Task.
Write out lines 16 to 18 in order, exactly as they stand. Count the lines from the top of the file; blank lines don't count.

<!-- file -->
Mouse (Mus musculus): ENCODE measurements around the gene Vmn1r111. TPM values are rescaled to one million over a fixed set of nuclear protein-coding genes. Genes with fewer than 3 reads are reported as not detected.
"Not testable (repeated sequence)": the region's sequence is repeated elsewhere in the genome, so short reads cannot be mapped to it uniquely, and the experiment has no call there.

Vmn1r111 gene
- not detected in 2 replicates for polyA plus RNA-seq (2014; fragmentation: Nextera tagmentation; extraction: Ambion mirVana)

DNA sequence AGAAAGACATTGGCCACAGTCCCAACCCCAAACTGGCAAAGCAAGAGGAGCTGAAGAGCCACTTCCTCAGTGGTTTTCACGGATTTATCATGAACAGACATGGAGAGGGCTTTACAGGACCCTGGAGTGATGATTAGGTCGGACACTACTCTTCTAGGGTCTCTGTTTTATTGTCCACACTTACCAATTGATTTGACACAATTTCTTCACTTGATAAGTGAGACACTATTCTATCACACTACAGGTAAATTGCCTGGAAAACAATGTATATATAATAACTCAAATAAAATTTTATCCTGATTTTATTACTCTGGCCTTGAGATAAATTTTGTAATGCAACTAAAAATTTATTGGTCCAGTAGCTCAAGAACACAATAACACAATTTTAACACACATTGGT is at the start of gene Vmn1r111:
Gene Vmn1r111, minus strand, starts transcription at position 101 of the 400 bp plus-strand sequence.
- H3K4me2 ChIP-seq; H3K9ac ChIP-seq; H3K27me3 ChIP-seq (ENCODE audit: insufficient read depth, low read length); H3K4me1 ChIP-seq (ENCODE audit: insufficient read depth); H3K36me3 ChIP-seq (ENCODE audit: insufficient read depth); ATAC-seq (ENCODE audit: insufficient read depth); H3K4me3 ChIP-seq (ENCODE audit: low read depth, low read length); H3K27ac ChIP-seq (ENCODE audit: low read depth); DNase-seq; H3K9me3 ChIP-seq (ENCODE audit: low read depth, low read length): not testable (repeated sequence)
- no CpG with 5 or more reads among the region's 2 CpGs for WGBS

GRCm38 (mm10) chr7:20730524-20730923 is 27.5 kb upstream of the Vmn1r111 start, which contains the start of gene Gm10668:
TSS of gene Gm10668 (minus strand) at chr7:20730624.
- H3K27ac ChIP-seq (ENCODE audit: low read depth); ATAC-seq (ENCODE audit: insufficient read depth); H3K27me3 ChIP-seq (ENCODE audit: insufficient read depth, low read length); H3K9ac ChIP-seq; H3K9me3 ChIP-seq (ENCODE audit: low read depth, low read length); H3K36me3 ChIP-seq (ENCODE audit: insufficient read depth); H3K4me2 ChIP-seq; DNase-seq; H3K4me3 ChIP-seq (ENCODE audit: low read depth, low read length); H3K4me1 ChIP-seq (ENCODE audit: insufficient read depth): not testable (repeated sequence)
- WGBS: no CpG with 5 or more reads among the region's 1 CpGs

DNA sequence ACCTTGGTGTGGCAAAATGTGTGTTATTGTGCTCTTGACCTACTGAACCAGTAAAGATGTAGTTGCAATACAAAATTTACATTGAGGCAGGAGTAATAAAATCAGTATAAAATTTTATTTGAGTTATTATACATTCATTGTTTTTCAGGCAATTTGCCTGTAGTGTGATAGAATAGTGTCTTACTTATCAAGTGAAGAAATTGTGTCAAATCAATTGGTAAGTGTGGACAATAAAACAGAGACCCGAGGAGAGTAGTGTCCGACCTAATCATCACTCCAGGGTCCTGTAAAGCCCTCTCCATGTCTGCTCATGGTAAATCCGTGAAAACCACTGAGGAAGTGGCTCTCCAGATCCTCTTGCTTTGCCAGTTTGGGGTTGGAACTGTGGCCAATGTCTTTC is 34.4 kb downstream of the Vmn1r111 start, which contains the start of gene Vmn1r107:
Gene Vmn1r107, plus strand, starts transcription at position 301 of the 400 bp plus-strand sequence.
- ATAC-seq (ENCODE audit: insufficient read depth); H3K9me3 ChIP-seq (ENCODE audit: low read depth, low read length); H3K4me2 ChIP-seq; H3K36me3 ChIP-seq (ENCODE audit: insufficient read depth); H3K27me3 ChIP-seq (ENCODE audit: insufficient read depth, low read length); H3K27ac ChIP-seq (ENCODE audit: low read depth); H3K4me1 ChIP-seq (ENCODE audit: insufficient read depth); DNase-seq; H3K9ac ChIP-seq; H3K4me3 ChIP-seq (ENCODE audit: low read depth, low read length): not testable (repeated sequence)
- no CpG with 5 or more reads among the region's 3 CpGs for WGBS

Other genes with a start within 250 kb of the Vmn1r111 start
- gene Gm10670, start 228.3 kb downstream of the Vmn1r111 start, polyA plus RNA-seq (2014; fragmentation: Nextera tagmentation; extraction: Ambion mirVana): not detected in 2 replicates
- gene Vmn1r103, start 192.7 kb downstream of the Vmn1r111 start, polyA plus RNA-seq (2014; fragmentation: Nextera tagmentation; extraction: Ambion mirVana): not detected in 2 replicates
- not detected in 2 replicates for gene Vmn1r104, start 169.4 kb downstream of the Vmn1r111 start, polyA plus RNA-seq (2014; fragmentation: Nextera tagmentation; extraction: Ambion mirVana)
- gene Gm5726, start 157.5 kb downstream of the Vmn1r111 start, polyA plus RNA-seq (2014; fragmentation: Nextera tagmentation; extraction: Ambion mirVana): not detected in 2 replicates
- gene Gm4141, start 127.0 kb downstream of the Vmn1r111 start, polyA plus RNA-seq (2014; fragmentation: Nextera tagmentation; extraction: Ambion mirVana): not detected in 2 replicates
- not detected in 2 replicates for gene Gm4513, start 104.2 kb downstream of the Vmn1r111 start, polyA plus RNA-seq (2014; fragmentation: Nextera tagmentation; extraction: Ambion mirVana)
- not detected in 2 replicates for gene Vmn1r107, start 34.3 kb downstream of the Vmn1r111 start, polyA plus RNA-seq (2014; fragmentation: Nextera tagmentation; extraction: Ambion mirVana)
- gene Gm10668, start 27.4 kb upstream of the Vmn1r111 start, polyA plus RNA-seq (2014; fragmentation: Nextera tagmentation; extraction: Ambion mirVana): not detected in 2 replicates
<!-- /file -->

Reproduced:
- no CpG with 5 or more reads among the region's 3 CpGs for WGBS

Other genes with a start within 250 kb of the Vmn1r111 start
- gene Gm10670, start 228.3 kb downstream of the Vmn1r111 start, polyA plus RNA-seq (2014; fragmentation: Nextera tagmentation; extraction: Ambion mirVana): not detected in 2 replicates